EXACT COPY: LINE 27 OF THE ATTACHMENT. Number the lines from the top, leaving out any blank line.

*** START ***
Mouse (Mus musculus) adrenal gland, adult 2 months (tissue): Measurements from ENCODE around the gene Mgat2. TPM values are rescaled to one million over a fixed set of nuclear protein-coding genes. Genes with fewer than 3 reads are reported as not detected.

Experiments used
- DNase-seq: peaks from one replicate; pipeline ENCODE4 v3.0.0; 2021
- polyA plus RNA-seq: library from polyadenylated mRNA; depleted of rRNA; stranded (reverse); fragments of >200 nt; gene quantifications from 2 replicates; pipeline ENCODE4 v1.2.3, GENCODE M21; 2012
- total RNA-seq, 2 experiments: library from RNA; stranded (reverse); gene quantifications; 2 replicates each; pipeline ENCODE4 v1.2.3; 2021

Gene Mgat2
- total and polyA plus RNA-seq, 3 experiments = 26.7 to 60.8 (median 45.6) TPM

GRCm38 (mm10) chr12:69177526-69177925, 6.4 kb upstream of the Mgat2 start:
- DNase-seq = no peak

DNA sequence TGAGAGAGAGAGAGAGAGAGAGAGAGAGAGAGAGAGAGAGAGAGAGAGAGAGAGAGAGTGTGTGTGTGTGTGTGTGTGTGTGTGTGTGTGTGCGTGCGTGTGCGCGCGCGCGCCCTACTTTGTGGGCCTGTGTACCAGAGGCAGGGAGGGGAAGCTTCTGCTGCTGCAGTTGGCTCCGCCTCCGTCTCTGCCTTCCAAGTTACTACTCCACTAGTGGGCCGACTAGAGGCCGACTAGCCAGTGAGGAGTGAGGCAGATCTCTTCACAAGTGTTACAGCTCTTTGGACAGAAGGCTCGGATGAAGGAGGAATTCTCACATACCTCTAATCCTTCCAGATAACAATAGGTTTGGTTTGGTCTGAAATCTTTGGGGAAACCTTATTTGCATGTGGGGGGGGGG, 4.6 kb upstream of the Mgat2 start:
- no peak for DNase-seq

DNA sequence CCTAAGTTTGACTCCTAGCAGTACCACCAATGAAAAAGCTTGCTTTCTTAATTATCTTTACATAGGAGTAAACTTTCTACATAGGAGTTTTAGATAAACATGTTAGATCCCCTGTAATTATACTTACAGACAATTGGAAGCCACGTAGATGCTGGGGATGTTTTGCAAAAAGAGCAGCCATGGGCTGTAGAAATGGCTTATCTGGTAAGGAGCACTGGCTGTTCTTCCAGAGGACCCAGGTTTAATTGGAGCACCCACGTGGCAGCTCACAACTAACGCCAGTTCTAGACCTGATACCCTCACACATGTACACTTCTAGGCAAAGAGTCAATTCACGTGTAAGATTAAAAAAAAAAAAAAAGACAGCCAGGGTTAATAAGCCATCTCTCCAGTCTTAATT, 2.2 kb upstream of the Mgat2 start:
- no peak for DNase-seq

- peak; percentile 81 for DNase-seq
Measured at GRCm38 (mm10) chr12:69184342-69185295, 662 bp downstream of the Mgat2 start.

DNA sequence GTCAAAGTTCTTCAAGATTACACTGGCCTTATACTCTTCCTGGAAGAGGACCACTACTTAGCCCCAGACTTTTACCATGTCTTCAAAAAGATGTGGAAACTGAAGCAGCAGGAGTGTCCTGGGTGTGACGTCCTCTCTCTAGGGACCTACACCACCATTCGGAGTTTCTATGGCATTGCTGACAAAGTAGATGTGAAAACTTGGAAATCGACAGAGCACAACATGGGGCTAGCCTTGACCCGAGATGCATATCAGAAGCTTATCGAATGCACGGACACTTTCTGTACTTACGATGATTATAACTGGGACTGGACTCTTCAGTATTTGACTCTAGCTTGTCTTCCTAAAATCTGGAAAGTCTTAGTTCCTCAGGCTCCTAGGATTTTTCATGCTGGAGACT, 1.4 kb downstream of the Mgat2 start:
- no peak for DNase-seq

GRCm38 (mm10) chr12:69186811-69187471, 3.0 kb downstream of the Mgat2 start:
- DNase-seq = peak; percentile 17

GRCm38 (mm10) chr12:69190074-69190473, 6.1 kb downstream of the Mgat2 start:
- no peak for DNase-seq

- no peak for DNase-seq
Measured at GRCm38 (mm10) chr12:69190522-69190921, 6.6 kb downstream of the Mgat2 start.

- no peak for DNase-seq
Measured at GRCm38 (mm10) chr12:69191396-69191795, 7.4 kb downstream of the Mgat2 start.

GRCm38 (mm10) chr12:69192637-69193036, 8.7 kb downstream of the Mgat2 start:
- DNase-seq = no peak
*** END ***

- DNase-seq = no peak